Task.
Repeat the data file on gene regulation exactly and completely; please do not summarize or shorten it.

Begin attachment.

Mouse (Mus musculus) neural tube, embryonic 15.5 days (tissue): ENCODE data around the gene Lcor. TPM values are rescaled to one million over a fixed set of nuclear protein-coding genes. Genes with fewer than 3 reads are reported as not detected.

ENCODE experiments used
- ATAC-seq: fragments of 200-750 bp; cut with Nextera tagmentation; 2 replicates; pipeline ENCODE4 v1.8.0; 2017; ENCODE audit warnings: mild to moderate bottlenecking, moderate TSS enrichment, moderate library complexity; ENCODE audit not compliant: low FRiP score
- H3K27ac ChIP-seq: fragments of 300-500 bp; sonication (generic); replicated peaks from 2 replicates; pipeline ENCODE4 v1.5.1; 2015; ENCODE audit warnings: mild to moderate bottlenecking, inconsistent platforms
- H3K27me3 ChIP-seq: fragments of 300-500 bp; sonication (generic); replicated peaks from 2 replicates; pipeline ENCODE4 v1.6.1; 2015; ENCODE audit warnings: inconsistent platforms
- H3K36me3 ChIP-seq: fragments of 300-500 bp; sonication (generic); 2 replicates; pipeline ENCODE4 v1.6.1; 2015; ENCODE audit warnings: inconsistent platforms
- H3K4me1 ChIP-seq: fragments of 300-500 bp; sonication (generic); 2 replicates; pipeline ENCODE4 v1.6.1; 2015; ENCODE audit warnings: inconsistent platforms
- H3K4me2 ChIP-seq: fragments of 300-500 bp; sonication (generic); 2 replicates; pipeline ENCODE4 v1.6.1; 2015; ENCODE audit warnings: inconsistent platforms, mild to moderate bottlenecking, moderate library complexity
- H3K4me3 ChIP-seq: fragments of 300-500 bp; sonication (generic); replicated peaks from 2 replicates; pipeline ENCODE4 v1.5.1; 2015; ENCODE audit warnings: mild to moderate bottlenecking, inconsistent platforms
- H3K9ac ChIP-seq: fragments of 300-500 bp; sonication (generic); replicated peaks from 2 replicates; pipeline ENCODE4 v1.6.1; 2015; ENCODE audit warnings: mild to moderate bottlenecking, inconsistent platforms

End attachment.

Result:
Mouse (Mus musculus) neural tube, embryonic 15.5 days (tissue): ENCODE data around the gene Lcor. TPM values are rescaled to one million over a fixed set of nuclear protein-coding genes. Genes with fewer than 3 reads are reported as not detected.

ENCODE experiments used
- ATAC-seq: fragments of 200-750 bp; cut with Nextera tagmentation; 2 replicates; pipeline ENCODE4 v1.8.0; 2017; ENCODE audit warnings: mild to moderate bottlenecking, moderate TSS enrichment, moderate library complexity; ENCODE audit not compliant: low FRiP score
- H3K27ac ChIP-seq: fragments of 300-500 bp; sonication (generic); replicated peaks from 2 replicates; pipeline ENCODE4 v1.5.1; 2015; ENCODE audit warnings: mild to moderate bottlenecking, inconsistent platforms
- H3K27me3 ChIP-seq: fragments of 300-500 bp; sonication (generic); replicated peaks from 2 replicates; pipeline ENCODE4 v1.6.1; 2015; ENCODE audit warnings: inconsistent platforms
- H3K36me3 ChIP-seq: fragments of 300-500 bp; sonication (generic); 2 replicates; pipeline ENCODE4 v1.6.1; 2015; ENCODE audit warnings: inconsistent platforms
- H3K4me1 ChIP-seq: fragments of 300-500 bp; sonication (generic); 2 replicates; pipeline ENCODE4 v1.6.1; 2015; ENCODE audit warnings: inconsistent platforms
- H3K4me2 ChIP-seq: fragments of 300-500 bp; sonication (generic); 2 replicates; pipeline ENCODE4 v1.6.1; 2015; ENCODE audit warnings: inconsistent platforms, mild to moderate bottlenecking, moderate library complexity
- H3K4me3 ChIP-seq: fragments of 300-500 bp; sonication (generic); replicated peaks from 2 replicates; pipeline ENCODE4 v1.5.1; 2015; ENCODE audit warnings: mild to moderate bottlenecking, inconsistent platforms
- H3K9ac ChIP-seq: fragments of 300-500 bp; sonication (generic); replicated peaks from 2 replicates; pipeline ENCODE4 v1.6.1; 2015; ENCODE audit warnings: mild to moderate bottlenecking, inconsistent platforms